September 26, 2013


Allusions: Evocative Chamber Works—Music of Sarah Wallin Huff, Kjell Magne Andersen, Vera Ivanova, Christopher Dietz and Timothy Dwight Edwards. Navona. $16.99.

Howard Quilling: Sonatas Nos. I and II for Violin and Piano; Suite for Alto Saxophone and Wind Orchestra; Trio for Violin, Cello, and Piano. Navona. $16.99.

Ayala Asherov: Yizkor (Remember); Memories of a Homeland; Tomorrow Never Came; Pauses Notes and Rhythm; A Prelude to a Kiss and a Dance; Cycles of the Moon; Single Voice. Navona. $14.99.

Couloir: Wine Dark Sea—Music of Jocelyn Morlock, Baljinder Sekhon and Glenn Buhr. Ravello. $9.99.

     Chamber music has changed considerably over the centuries, but even today it remains a way for composers to use the interaction of a small number of instruments to communicate with a level of conversational subtlety that can be difficult to achieve with larger instrumental groups. Contemporary composers continue searching for new ways to use chamber forces, creating some works that are interestingly evocative even though, like today’s music in general, they will not be to all tastes. The six pieces by five composers on the Navona CD called Allusions have little in common except for their use of chamber-size forces, and even listeners who like one or two of the works may not care for all of them. The composers’ approaches do show considerable variety, though. Vera Ivanova’s Three Studies in Uneven Meters directly acknowledges earlier composers’ influence, although it does not slavishly imitate the approaches of Stravinsky, Piazzolla or Scriabin, toward whom its three movements point. Sarah Wallin Huff’s Anima Mechanicae: Soul of the Machine is intended to interpret a modern trope, that of the computer program with a human soul, although  its expressiveness does not specifically point in that direction. The expression of Kjell Magne Andersen’s six-movement Suite for Oboe and Piano is more traditionally classical in orientation, as are the contrasting moods of Timothy Dwight Edwards’ The Conjecture. The two remaining works are by Christopher Dietz: Le Fleur du Ciel, a string trio inspired by Camus' The Stranger, and Quintet No. 2, a two-movement study in contrasts. The works are distinctive enough, but none is  especially gripping – like anthology discs in general, this one comes across more as a sampler than as any sort of in-depth consideration of today’s chamber-music approaches.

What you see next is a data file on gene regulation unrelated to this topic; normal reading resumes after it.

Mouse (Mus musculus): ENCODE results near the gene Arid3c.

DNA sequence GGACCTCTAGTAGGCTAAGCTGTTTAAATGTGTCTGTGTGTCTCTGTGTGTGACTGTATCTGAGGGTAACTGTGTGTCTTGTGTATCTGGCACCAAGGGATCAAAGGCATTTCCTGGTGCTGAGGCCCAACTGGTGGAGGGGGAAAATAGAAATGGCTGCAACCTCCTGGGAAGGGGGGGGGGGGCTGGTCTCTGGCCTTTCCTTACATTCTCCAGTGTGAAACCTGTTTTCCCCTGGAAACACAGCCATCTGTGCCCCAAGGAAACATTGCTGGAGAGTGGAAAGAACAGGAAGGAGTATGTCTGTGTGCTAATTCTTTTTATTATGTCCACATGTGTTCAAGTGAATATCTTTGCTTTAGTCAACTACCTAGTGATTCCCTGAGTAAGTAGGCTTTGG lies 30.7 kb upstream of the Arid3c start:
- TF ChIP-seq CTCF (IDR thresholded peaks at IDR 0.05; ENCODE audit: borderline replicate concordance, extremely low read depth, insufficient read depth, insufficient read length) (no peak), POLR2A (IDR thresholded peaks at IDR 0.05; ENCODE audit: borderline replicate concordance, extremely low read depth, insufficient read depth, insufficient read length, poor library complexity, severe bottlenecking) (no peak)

There is an in-depth feeling to Navona’s new Howard Quilling release, which offers an hour of the composer’s music. Three of the four pieces are outright chamber works – the two violin-and-piano sonatas and the violin-cello-piano trio. The sonatas are intended to be expressive in specific ways, bearing the subtitles “The Dahl” and “Shapiro” respectively, but in fact they simply showcase Quilling’s understanding of the differing roles and capabilities of the two instruments and of ways to play the two off against each other – and bring them together. Although not traditionally classical in sound, both sonatas are more-or-less classical in their three-movement design and overall structure. The four-movement Trio shows its classical roots clearly, too, having more the feeling of a suite than of a closely integrated and carefully argued work. Its four movements are all around the same length, but they offer a variety of moods and forms of expressiveness, and the whole has a pleasant if not especially memorable feel to it. Suite for Alto Saxophone and Wind Orchestra stays more firmly with the listener. This is overtly a suite in design, and it is not exactly chamber music, using a full wind complement, but it is sufficiently small-scale to fit a “chamber” designation – and sufficiently varied in mood and instrumentation to be worth hearing more than once. Smooth, melodic and energetic by turns, with fine use of the alto saxophone in more of an obbligato than concerto-like role, the suite is one of Quilling’s better-constructed and more-winning compositions.